Matthew Girard column: What are you watching?

Matthew Girard
More Content Now USA TODAY NETWORK
Cherokee County News Advocate

Columns share an author’s personal perspective.

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How did people even live before YouTube?

That’s a question that often pops into my head when I’m perusing through the online video-sharing platform’s almost limitless amount of content. I lived the first 24 years of my life without it just fine, but I give a lot of credit to the video sharing site for helping me become the mostly functional adult I am today.

I give credit to YouTube because there’s not a week that goes by that I’m not searching for some kind of how-to video. Along with searching for videos like “how to trim your beard” or “how to change the oil in a truck” or “how to light a fire in the fireplace,” I also use YouTube to watch documentaries or lectures to enhance my knowledge about a variety of different subjects on almost a daily basis.

My 7-year-old daughter is also a fan of YouTube, but for very different reasons.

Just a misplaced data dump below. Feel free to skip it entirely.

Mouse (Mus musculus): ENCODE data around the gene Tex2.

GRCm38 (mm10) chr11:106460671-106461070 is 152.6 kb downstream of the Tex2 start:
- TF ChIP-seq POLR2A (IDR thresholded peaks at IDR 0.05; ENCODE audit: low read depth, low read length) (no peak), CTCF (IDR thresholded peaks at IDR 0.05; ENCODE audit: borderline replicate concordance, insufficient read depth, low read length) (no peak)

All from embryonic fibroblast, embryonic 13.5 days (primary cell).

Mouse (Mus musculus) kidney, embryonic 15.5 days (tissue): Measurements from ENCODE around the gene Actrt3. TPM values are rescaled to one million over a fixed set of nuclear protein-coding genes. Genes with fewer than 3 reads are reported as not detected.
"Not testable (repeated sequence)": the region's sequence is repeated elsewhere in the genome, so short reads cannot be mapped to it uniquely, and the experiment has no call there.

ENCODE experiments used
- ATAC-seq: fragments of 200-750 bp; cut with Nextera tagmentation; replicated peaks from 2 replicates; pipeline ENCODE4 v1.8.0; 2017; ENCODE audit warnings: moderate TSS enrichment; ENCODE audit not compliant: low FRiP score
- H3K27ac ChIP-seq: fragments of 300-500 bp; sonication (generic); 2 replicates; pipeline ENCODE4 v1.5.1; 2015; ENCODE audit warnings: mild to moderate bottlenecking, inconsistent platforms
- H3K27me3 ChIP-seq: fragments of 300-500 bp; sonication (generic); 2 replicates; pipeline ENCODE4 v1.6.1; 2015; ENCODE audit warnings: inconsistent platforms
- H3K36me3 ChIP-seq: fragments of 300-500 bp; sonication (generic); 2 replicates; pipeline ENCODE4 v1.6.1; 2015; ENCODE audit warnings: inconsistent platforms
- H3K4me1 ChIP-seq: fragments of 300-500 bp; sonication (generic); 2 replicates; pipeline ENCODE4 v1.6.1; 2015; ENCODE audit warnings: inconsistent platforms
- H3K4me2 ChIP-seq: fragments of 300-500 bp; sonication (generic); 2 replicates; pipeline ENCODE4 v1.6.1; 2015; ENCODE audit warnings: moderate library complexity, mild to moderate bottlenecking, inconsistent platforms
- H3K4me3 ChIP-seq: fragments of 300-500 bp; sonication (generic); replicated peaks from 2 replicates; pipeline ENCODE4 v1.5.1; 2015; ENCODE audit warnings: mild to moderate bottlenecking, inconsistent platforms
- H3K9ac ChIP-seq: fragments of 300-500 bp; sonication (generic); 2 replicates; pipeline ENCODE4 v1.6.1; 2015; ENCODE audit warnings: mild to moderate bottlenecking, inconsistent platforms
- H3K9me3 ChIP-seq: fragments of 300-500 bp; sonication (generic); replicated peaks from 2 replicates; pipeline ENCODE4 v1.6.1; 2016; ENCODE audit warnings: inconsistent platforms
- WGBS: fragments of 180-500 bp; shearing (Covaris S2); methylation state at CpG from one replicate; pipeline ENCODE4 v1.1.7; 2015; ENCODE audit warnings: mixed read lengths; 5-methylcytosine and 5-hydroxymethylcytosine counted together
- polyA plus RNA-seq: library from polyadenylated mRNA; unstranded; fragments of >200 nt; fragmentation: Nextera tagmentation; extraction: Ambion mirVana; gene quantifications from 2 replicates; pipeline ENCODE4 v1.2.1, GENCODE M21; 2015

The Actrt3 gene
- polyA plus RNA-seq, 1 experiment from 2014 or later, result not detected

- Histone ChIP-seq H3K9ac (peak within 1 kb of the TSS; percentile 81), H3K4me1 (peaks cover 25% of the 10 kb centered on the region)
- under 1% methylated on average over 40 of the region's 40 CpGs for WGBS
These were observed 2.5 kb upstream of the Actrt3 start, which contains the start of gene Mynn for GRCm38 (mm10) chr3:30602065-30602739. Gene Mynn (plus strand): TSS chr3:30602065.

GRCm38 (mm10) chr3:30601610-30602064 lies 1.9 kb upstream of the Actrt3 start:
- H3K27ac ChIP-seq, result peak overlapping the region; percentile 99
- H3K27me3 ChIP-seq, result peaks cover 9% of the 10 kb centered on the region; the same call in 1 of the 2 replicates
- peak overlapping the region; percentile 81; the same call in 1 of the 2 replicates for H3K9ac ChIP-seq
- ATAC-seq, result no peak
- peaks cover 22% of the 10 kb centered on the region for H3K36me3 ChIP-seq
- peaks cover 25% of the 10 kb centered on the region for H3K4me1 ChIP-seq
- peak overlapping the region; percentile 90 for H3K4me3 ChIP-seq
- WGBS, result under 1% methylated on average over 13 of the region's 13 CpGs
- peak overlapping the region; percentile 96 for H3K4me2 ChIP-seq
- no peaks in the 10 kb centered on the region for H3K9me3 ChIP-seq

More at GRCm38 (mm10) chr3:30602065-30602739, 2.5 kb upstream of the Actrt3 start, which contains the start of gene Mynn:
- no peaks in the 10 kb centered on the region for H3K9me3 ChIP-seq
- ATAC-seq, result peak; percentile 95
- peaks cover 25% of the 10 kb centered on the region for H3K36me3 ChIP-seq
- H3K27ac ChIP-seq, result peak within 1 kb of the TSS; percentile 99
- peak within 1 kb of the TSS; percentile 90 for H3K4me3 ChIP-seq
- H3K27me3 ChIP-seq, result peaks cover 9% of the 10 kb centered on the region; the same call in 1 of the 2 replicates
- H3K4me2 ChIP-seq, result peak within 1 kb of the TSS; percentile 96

While I mostly use and enjoy YouTube for practical reasons, my daughter enjoys it because … she can watch other kids unbox toys? Like millions of other kids around the world, my daughter has been swept up in the video phenomenon of watching other kids “play.” From opening toys to watching others play video games to a variety of ridiculous “challenges,” she will watch video after video after video of kids doing things she could be doing herself. Watching these videos alongside her, I have never understood her fascination with them.

“I watch them because they are funny, exciting and not boring,” she has said when I’ve asked her about her viewing habits.

On the flip side, she doesn’t understand my fascination with watching “those shows that put me to sleep” as she would say.

A couple of weeks ago I was preparing for a trip to my hometown and had purchased a puffer jacket to combat the frigid temperatures I would be facing. Upon bringing the jacket home I discovered an instruction patch on the inside demonstrating how the jacket conveniently folded in on itself to save space. While the instruction panel did have pictures of how to fold the jacket, there were no words to explain each step. As I struggled to figure out to get the jacket to fold properly, my daughter came over to see what I was doing.

“I can’t figure this out,” I said.

“Let me see,” said my daughter as she studied the instructions.

After just one failed attempt at folding the puffer, she grabbed my phone and said, “I’ll YouTube it. What should I search?”

“Type in ‘Puffer Jacket Fold,’” I said, feeling a sense of pride with her practical use of YouTube.

“Got it!” she exclaimed.

“It’s the habanero pepper puffer jacket folding challenge.”

Matthew Girard is a columnist for More Content Now and Gannett Co. Inc. Contact him at mgirard@gannett.com.